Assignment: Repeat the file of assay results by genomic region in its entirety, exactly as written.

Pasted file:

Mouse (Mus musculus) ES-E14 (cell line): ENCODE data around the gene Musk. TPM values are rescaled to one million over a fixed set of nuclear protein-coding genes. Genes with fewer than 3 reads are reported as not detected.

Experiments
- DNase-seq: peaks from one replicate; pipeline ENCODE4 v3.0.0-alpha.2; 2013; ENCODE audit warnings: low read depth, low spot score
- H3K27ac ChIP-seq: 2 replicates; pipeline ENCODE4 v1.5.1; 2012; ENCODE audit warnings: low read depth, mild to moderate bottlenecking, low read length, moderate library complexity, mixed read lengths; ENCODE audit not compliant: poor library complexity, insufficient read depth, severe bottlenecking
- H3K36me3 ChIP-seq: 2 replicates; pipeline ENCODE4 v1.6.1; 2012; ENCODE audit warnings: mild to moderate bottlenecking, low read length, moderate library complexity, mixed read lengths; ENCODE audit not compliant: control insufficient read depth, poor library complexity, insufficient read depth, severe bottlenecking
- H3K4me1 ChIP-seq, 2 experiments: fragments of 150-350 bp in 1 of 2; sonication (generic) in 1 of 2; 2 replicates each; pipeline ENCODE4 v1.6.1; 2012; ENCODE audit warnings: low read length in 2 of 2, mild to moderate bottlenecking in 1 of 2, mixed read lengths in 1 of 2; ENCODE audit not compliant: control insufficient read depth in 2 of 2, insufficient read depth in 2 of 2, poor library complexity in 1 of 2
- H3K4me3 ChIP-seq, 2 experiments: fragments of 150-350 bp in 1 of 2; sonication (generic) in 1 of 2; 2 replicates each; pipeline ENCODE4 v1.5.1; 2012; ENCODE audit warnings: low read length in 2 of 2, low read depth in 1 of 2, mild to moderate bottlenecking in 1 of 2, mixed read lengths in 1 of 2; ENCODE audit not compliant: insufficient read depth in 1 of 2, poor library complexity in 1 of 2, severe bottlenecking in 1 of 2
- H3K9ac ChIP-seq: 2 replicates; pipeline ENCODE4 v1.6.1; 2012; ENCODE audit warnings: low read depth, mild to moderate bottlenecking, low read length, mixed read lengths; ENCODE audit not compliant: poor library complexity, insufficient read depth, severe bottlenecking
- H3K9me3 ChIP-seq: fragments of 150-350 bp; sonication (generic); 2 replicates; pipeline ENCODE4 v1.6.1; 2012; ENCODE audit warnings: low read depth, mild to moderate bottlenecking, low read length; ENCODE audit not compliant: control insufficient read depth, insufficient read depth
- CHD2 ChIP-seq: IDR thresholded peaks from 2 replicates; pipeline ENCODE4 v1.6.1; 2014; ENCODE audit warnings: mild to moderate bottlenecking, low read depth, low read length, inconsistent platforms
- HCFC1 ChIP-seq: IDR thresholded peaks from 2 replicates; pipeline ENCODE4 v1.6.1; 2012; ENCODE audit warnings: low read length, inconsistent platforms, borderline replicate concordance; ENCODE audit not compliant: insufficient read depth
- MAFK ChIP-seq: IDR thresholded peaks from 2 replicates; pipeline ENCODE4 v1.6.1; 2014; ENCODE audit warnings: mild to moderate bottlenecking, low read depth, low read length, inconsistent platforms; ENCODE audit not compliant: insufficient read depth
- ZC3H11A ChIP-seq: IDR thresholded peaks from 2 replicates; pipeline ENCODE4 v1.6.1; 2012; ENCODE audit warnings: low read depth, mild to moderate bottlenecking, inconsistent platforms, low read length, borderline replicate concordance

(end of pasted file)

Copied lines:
Mouse (Mus musculus) ES-E14 (cell line): ENCODE data around the gene Musk. TPM values are rescaled to one million over a fixed set of nuclear protein-coding genes. Genes with fewer than 3 reads are reported as not detected.

Experiments
- DNase-seq: peaks from one replicate; pipeline ENCODE4 v3.0.0-alpha.2; 2013; ENCODE audit warnings: low read depth, low spot score
- H3K27ac ChIP-seq: 2 replicates; pipeline ENCODE4 v1.5.1; 2012; ENCODE audit warnings: low read depth, mild to moderate bottlenecking, low read length, moderate library complexity, mixed read lengths; ENCODE audit not compliant: poor library complexity, insufficient read depth, severe bottlenecking
- H3K36me3 ChIP-seq: 2 replicates; pipeline ENCODE4 v1.6.1; 2012; ENCODE audit warnings: mild to moderate bottlenecking, low read length, moderate library complexity, mixed read lengths; ENCODE audit not compliant: control insufficient read depth, poor library complexity, insufficient read depth, severe bottlenecking
- H3K4me1 ChIP-seq, 2 experiments: fragments of 150-350 bp in 1 of 2; sonication (generic) in 1 of 2; 2 replicates each; pipeline ENCODE4 v1.6.1; 2012; ENCODE audit warnings: low read length in 2 of 2, mild to moderate bottlenecking in 1 of 2, mixed read lengths in 1 of 2; ENCODE audit not compliant: control insufficient read depth in 2 of 2, insufficient read depth in 2 of 2, poor library complexity in 1 of 2
- H3K4me3 ChIP-seq, 2 experiments: fragments of 150-350 bp in 1 of 2; sonication (generic) in 1 of 2; 2 replicates each; pipeline ENCODE4 v1.5.1; 2012; ENCODE audit warnings: low read length in 2 of 2, low read depth in 1 of 2, mild to moderate bottlenecking in 1 of 2, mixed read lengths in 1 of 2; ENCODE audit not compliant: insufficient read depth in 1 of 2, poor library complexity in 1 of 2, severe bottlenecking in 1 of 2
- H3K9ac ChIP-seq: 2 replicates; pipeline ENCODE4 v1.6.1; 2012; ENCODE audit warnings: low read depth, mild to moderate bottlenecking, low read length, mixed read lengths; ENCODE audit not compliant: poor library complexity, insufficient read depth, severe bottlenecking
- H3K9me3 ChIP-seq: fragments of 150-350 bp; sonication (generic); 2 replicates; pipeline ENCODE4 v1.6.1; 2012; ENCODE audit warnings: low read depth, mild to moderate bottlenecking, low read length; ENCODE audit not compliant: control insufficient read depth, insufficient read depth
- CHD2 ChIP-seq: IDR thresholded peaks from 2 replicates; pipeline ENCODE4 v1.6.1; 2014; ENCODE audit warnings: mild to moderate bottlenecking, low read depth, low read length, inconsistent platforms
- HCFC1 ChIP-seq: IDR thresholded peaks from 2 replicates; pipeline ENCODE4 v1.6.1; 2012; ENCODE audit warnings: low read length, inconsistent platforms, borderline replicate concordance; ENCODE audit not compliant: insufficient read depth
- MAFK ChIP-seq: IDR thresholded peaks from 2 replicates; pipeline ENCODE4 v1.6.1; 2014; ENCODE audit warnings: mild to moderate bottlenecking, low read depth, low read length, inconsistent platforms; ENCODE audit not compliant: insufficient read depth
- ZC3H11A ChIP-seq: IDR thresholded peaks from 2 replicates; pipeline ENCODE4 v1.6.1; 2012; ENCODE audit warnings: low read depth, mild to moderate bottlenecking, inconsistent platforms, low read length, borderline replicate concordance